This new guidance changes significantly the penalty structure for HIPAA violations and must be considered and understood by covered entities and business associates who deal with protected health information.

To read this important notice on new HIPAA Penalties from HHS, visit the Federal Register using the link below.

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Fraud, Waste and Abuse

Posted on May 7, 2019 in Billing, Compliance, Medicare Fraud

Fraud, Waste and Abuse

Our Compliance Tip

We have heard much about Fraud, Waste and Abuse in the news lately and are aware the government has their eyes on the Anesthesia profession.   As providers of medical care we must be very familiar with these concepts. 

The Fraud, Waste and Abuse program has become very important and it is mandatory for healthcare professionals including Anesthesia Providers to understand the concepts.

Why It Is Important

Most important of all, the reason for this new required program is to help practitioners become aware of the significant problem we have today in terms of Medicare Fraud and Abuse.  Medicare abuse costs taxpayers billions of dollars and puts beneficiary’s health and welfare at risk.  In 2011 the US lost 3-10 % or $82-$272 billion annually due to healthcare fraud and abuse.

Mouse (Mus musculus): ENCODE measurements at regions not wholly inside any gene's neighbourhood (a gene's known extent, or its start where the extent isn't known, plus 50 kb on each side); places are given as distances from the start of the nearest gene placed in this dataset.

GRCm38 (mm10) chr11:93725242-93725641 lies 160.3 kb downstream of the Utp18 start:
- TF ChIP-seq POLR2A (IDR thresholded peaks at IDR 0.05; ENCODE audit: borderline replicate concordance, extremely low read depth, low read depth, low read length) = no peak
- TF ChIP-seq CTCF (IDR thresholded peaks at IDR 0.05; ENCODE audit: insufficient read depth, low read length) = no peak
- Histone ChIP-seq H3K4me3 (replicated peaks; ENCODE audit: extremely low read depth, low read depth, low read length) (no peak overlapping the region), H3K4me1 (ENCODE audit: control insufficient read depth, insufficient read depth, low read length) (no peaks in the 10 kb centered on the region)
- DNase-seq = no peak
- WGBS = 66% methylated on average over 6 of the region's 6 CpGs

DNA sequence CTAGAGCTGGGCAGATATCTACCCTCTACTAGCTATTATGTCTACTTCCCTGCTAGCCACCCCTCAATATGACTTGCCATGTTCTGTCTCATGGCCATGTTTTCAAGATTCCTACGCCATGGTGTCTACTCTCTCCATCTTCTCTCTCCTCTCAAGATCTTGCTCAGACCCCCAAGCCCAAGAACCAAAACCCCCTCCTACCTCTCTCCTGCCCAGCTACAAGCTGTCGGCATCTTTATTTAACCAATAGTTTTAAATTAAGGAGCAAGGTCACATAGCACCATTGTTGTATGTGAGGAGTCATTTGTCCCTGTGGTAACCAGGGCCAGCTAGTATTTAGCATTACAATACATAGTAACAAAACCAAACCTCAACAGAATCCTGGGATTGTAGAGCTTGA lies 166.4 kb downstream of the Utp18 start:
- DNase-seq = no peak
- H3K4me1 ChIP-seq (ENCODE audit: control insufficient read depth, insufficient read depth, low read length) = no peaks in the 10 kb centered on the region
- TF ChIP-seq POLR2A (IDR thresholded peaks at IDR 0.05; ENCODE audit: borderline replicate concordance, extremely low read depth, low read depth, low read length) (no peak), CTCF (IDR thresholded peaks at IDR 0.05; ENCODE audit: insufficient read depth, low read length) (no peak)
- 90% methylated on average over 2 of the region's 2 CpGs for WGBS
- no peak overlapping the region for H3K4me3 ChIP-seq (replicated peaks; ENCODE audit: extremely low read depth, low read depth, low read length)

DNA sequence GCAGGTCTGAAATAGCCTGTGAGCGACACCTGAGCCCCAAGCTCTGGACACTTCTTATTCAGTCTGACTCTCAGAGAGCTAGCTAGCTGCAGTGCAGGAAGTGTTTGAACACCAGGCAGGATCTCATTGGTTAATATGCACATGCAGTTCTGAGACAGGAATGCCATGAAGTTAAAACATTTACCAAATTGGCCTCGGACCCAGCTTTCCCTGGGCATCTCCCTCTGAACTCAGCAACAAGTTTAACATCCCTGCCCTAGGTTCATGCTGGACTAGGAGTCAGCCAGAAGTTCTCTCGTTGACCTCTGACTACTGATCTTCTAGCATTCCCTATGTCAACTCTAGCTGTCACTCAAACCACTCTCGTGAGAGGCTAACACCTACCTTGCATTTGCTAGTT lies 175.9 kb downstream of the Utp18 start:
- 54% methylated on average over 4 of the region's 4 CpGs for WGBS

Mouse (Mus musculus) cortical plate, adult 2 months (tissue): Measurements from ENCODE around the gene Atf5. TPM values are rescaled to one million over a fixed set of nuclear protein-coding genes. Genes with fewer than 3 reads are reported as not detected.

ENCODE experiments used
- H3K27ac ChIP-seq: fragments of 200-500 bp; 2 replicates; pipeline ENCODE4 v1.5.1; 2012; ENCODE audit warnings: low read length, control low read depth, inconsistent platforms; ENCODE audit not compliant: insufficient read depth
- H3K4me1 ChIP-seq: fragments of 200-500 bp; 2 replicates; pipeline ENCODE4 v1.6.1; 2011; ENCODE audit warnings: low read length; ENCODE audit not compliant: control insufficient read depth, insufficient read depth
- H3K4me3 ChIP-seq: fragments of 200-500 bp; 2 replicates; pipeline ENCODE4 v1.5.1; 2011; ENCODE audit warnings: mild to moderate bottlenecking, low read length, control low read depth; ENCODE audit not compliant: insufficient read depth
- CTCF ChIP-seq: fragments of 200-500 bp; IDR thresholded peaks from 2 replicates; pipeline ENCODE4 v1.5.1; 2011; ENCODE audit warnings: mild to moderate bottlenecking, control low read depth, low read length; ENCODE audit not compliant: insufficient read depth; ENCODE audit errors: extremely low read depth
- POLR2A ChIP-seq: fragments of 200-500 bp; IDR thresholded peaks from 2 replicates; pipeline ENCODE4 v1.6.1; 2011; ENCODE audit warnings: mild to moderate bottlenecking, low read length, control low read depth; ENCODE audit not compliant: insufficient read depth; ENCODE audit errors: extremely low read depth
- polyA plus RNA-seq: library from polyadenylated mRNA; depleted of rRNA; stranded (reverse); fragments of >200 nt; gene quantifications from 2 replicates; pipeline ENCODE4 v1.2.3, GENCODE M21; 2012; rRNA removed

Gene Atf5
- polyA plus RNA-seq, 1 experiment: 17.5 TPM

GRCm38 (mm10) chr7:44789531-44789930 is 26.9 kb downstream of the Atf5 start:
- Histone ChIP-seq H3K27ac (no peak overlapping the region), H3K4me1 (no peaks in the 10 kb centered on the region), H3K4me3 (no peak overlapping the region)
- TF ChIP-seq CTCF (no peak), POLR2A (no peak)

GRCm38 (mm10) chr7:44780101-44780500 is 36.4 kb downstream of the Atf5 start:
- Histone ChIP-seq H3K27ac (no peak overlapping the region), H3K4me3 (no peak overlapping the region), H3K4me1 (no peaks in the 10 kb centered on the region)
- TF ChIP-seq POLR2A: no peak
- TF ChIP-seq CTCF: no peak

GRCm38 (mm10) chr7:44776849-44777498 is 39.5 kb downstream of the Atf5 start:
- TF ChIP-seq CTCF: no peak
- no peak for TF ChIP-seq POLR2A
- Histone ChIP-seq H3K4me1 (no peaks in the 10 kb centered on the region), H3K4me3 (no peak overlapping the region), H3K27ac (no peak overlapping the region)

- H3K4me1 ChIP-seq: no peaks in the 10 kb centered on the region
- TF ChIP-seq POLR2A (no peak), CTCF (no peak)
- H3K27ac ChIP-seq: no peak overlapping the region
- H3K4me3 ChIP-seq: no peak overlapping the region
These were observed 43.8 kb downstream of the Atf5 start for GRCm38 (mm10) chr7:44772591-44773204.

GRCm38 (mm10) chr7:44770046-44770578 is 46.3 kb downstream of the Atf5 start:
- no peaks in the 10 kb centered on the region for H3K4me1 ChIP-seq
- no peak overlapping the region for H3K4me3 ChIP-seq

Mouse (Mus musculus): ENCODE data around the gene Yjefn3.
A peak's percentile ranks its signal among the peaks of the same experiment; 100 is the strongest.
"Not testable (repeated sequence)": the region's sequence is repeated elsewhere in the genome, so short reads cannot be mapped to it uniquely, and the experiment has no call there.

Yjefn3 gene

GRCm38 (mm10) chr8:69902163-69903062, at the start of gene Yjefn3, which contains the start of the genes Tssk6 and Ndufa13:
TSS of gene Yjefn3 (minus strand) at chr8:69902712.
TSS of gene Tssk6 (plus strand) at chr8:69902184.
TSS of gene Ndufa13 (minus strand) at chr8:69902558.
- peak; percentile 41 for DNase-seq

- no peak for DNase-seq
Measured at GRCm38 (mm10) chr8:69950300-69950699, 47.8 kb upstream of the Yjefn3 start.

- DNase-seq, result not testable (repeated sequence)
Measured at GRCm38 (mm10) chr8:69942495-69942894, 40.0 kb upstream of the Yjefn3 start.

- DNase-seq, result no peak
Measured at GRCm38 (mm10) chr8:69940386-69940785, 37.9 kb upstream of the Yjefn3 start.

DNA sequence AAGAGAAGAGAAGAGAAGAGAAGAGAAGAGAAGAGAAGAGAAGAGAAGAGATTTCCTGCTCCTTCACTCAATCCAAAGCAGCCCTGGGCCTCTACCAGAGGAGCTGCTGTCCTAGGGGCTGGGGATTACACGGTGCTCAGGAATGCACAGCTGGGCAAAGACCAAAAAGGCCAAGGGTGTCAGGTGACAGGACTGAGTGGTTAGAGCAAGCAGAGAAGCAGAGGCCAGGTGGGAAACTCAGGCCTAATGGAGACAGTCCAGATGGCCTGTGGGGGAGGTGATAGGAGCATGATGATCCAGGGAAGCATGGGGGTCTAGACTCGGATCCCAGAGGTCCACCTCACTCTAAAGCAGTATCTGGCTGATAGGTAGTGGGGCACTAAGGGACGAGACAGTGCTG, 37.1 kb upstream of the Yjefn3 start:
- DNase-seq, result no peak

Fraud, and Intentional Action

Fraud is an intentional action that results in a benefit to the perpetrator.  The intention must be present for an action to be found to be a fraudulent activity.  In healthcare this may occur when services are not rendered or given in a matter claimed and they are intentionally billed.   A violation of the anti-kickback statute that results in reimbursement to the group can result in a false claims allegation by the OIG.  

Other actions can lead to allegations of false claims such as retention of overpayments, billing for services not provided or medically unnecessary, or up coding a claim, which uses a higher code than that which indicates the service rendered. An example of up coding is using a code with a higher amount of base units than that performed.  Unbundling services breaks apart elements into separate items of a service that we normally bill together.  There have been cases where an anesthesiologist unbundled provision of oxygen and basic monitoring from basic anesthesia care to bill for them separately. 

Examples of Fraud

Examples of fraud that show intent to defraud include: documenting a service that did not occur, upgrading the physical status, submitting documentation for reimbursement that you know is not correct and creating false documentation to support a higher level of service. 

What is Abuse

Primarily the term abuse means practices that are not consistent with medical, business or financial standards that result in waste of funds for reimbursement.  The government often links this with fraud.  

As an example of abuse is billing non-covered services as covered services, reporting duplicate charges on a claim, charging excessively for services, and improper billing that results in payment by a government program when another payer is responsible.